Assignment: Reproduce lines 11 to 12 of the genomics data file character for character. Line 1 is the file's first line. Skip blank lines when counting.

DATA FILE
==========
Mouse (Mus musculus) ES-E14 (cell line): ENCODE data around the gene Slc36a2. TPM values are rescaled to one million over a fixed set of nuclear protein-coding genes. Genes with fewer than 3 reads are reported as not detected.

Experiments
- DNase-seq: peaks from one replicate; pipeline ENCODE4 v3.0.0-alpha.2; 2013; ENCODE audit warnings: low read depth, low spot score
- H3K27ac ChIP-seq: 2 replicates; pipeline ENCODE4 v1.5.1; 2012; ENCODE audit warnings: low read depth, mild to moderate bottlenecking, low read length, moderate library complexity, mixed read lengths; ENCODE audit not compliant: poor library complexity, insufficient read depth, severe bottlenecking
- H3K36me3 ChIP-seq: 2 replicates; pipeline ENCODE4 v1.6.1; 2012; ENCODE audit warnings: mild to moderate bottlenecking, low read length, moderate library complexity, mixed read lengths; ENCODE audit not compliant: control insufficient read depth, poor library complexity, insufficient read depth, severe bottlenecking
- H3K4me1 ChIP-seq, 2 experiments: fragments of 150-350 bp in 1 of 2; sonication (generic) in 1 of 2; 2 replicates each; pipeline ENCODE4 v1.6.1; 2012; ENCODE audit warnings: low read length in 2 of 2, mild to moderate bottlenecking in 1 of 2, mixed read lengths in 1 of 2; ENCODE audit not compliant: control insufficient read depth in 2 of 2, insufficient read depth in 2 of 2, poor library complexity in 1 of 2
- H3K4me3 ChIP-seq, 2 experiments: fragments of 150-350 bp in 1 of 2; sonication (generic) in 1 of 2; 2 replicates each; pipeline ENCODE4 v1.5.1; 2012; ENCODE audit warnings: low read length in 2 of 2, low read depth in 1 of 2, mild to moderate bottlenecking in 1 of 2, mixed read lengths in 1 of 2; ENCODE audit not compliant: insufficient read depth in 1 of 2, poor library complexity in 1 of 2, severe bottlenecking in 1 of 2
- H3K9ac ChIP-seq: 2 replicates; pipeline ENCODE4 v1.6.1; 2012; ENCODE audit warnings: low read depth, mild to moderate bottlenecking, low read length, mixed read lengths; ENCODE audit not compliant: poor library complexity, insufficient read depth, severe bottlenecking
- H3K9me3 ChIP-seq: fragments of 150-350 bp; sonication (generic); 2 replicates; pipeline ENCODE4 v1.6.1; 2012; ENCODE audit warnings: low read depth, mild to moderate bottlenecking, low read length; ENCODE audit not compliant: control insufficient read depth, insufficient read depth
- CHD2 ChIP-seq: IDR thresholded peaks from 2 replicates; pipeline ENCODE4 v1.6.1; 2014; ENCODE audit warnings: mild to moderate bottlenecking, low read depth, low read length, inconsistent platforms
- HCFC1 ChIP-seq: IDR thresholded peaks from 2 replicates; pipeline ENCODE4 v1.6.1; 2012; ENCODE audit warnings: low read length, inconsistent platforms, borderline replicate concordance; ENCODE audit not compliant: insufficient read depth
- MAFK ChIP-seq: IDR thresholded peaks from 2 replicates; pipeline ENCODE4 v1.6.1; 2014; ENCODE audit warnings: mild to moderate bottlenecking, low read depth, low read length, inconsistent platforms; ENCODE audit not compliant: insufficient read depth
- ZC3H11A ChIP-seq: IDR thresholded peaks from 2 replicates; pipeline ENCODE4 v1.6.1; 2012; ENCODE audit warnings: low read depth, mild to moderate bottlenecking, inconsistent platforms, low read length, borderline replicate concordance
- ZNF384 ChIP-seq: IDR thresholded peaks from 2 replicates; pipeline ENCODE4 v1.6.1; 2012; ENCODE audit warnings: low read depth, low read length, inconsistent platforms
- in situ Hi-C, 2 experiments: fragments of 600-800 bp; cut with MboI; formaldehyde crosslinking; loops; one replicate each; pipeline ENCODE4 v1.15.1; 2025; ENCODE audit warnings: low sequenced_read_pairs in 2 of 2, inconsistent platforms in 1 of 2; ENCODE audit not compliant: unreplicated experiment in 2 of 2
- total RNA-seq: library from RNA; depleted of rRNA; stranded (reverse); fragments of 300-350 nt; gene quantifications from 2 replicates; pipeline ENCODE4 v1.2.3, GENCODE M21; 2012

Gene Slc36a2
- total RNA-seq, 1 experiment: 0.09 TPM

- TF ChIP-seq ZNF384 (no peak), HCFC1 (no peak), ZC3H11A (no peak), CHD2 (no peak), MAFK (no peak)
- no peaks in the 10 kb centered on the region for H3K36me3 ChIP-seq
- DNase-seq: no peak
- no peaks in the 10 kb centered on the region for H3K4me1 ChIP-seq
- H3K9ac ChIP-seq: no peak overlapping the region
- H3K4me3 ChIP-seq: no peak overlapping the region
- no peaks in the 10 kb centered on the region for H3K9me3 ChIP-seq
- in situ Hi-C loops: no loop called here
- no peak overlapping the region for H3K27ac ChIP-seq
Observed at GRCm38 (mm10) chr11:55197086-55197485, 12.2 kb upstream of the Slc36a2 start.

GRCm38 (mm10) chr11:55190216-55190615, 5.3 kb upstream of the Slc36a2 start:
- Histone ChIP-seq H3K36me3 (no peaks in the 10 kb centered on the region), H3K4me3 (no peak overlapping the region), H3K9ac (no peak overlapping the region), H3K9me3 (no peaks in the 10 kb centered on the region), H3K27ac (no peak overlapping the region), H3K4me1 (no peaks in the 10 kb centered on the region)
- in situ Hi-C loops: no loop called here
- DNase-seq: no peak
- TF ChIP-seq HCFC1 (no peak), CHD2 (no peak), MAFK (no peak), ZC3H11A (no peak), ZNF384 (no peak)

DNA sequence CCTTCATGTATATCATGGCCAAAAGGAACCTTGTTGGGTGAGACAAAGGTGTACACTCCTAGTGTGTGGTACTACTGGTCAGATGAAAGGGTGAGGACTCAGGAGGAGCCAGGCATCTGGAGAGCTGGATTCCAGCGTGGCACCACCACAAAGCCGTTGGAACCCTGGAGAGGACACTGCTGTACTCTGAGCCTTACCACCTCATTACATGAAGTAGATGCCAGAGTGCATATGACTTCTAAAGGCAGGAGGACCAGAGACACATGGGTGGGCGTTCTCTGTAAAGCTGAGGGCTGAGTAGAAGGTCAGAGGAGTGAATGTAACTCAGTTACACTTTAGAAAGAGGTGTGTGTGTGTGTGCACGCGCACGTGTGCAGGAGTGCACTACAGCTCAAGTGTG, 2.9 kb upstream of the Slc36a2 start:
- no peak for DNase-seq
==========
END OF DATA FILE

- HCFC1 ChIP-seq: IDR thresholded peaks from 2 replicates; pipeline ENCODE4 v1.6.1; 2012; ENCODE audit warnings: low read length, inconsistent platforms, borderline replicate concordance; ENCODE audit not compliant: insufficient read depth
- MAFK ChIP-seq: IDR thresholded peaks from 2 replicates; pipeline ENCODE4 v1.6.1; 2014; ENCODE audit warnings: mild to moderate bottlenecking, low read depth, low read length, inconsistent platforms; ENCODE audit not compliant: insufficient read depth